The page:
Thrombosis is the underlying cause of heart attack (myocardial infarction), stroke, and a category of disorders known as venous thromboembolic events (VTE), including deep vein thrombosis (DVT) and pulmonary embolism (PE).
The circulatory system
The circulatory system carries blood throughout the body. The circulatory system consists of the heart, the blood and a network of vessels known as arteries and veins, which carry blood throughout the body. Both side of the heart have different functions. The left side of the heart pumps oxygen-rich blood into the arteries. The arteries are consecutively branched, in order to supply this oxygen-rich blood to all the tissues in the body. The smallest branches are called capillaries. Capillaries have two functions: they supply tissue with the oxygen and nutrients it needs to function, and also carry away its metabolic waste. Capillaries containing low-oxygen blood merge into the venous bloodstream, the network of veins that return the blood from throughout the body to the right side of the heart. The right side of the heart then pumps the blood into the lungs where it is re-loaded with oxygen. The oxygen-rich blood then flows into the left side of the heart, starting the cycle once again.
Injured blood vessels are healed through haemostasis
When the inner wall of a blood vessel becomes injured, the body initiates a process known as haemostasis. Haemostasis enables the process of healing (or tissue repair) through activating the formation of a blood clot (known as a thrombus). Beneath the blood clot, healing can take place. In normal circumstances, the thrombus is slowly dissolved by the body following tissue repair to allow normal blood flow to resume.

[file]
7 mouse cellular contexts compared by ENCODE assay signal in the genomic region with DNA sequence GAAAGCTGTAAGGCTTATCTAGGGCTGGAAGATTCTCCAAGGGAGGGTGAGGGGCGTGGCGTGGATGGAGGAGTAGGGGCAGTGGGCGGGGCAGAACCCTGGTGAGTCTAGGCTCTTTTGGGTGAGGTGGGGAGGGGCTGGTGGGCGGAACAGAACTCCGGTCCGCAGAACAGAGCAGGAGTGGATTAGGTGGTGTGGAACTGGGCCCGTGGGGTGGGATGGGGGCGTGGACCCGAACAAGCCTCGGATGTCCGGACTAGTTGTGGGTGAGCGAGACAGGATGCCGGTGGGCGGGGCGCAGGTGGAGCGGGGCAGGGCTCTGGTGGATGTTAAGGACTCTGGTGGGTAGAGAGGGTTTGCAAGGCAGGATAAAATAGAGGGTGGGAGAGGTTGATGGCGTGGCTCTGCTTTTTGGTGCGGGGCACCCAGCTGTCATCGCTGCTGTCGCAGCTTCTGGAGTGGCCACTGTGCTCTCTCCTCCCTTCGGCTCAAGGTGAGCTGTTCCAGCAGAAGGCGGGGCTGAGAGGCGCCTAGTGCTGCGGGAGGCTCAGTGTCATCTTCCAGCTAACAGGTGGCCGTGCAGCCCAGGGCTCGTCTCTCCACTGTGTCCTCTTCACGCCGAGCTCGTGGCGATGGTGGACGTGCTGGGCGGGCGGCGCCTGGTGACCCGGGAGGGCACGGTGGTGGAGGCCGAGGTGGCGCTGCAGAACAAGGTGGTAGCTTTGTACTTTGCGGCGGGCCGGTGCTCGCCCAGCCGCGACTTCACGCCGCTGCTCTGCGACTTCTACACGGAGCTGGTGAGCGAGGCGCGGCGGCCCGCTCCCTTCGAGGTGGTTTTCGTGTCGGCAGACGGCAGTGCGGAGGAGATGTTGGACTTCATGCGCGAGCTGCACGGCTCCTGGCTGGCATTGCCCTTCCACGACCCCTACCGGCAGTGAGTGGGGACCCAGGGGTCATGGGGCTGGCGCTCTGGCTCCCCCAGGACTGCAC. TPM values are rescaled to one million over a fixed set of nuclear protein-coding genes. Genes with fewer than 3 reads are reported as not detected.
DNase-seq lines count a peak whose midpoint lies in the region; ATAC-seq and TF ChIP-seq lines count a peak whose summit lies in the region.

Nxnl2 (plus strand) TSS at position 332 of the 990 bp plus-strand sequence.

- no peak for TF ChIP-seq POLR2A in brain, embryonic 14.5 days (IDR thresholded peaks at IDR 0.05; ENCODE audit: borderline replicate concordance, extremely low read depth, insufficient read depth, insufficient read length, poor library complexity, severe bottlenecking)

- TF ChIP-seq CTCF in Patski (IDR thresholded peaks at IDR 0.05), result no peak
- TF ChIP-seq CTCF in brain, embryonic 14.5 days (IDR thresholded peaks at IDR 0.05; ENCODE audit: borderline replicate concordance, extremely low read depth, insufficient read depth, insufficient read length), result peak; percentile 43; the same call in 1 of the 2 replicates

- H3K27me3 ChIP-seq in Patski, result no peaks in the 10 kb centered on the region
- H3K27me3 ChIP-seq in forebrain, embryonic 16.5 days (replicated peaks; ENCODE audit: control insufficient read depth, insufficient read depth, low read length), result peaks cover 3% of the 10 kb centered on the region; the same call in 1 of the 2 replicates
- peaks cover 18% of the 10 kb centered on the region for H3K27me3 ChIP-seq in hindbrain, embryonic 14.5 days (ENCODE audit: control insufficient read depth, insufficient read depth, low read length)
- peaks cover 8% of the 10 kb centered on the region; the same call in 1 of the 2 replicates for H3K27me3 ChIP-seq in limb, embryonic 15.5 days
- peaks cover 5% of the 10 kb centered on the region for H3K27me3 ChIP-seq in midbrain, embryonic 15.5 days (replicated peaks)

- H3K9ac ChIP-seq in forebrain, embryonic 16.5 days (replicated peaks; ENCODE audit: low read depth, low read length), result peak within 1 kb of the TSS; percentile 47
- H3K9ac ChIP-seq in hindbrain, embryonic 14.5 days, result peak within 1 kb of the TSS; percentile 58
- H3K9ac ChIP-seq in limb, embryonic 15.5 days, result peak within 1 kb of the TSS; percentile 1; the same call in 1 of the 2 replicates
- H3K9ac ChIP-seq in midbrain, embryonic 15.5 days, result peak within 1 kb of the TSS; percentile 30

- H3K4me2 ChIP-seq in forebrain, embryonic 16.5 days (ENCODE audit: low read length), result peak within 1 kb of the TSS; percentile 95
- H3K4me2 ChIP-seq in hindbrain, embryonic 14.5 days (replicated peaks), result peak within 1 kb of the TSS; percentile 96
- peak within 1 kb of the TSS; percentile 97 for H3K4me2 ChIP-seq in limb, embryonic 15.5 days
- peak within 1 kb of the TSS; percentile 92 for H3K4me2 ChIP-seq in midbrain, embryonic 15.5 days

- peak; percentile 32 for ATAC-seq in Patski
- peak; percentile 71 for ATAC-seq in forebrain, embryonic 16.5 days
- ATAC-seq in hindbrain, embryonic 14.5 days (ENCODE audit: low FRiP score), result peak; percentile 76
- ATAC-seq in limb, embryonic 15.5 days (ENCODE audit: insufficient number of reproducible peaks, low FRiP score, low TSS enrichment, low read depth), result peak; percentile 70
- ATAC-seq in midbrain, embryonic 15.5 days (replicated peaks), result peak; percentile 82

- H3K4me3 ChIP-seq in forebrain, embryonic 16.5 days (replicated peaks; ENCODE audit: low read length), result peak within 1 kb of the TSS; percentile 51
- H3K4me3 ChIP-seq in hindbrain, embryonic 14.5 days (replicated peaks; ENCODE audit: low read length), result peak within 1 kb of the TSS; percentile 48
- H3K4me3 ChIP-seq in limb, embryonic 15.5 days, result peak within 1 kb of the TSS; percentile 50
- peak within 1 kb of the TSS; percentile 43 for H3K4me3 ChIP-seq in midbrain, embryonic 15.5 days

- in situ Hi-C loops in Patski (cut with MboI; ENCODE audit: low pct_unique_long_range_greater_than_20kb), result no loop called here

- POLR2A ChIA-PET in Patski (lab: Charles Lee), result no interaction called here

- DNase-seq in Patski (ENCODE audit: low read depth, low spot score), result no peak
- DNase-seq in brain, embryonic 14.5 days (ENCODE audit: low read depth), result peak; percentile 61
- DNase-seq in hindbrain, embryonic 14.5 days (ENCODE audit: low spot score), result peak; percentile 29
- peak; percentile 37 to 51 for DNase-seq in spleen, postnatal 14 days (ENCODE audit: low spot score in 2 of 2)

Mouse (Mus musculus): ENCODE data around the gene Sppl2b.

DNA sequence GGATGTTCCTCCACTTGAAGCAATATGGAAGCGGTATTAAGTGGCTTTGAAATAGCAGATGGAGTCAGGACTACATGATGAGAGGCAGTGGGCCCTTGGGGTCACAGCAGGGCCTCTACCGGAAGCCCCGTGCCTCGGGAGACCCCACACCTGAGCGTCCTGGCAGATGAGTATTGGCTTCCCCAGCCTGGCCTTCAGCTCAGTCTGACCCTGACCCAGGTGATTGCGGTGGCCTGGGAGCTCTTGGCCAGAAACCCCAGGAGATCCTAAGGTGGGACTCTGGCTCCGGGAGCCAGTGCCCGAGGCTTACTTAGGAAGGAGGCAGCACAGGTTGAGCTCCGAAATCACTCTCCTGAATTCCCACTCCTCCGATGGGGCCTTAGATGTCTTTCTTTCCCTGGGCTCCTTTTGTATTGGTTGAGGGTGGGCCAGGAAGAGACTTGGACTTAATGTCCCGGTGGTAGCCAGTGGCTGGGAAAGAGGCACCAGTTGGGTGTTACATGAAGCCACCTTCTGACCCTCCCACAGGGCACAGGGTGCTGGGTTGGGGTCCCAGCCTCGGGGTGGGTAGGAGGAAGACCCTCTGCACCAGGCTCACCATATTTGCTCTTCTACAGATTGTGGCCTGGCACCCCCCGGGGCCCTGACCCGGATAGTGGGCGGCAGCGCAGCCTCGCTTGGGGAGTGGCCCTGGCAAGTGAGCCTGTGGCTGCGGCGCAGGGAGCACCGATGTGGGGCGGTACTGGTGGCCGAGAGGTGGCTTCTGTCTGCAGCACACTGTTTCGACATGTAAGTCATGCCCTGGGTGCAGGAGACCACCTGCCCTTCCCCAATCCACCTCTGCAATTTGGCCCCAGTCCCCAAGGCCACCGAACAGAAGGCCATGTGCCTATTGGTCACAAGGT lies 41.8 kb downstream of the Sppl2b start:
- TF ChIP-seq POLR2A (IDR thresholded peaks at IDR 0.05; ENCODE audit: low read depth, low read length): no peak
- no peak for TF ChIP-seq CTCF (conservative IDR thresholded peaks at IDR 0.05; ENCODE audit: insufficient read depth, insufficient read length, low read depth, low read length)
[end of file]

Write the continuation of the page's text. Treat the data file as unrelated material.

Blood clotting can occur outside the healing process
The ability to form blood clots (known as coagulation) is vital to the healing process of haemostasis and is essential for maintaining a healthy vascular system. In normal circumstances, the clot (or thrombus) plays a positive role in this process. However, sometimes the coagulation reaction is too strong and forms more clot than is needed for tissue repair. This may be triggered by a number of factors, such as certain heart conditions, pregnancy, prolonged periods of immobility, smoking, certain medications, surgery, and inherited blood clotting disorders.
A thrombosis occurs when clots obstruct normal blood flow
When the coagulation reaction is too strong and forms more clot within the blood vessel that is needed for tissue repair (in other words coagulation overproduces or “overshoots” the amount of clotting required), this causes a condition known as thrombosis, in which the unnecessary clot (or thrombus) causes an obstruction to normal blood flow. At the site of formation, a thrombus can restrict and obstruct blood flow, hindering transport of oxygen and nutrition to the tissues downstream of the blockage. In addition, a detached piece of thrombus may travel through the circulatory system, get stuck elsewhere in the body and cause an obstruction (known as an embolism) to vital blood vessels.
Thrombosis can lead to life-threatening disease
Depending on the location and extent of the clot, thrombosis can be extremely serious and even life-threatening. There are two distinct types of thrombotic disease: arterial thrombosis and venous thrombosis.
- Arterial thrombosis is the formation of a thrombus within an artery. Generally, arterial thrombosis can affect any organ of the body. Most commonly, they can cause a stroke (a rapid decline of brain function due to a disturbance in the supply of blood to the brain), a heart attack (the obstruction of a coronary artery or myocardial infarction) or an arterial blockage in the limbs.
- Venous thrombosis is the formation of a blot clot within a vein. The most common manifestations of venous thrombotic disease are superficial-vein thrombosis (SVT), deep-vein thrombosis (DVT) and pulmonary embolism (PE), collectively known as venous thromboembolic events (VTEs).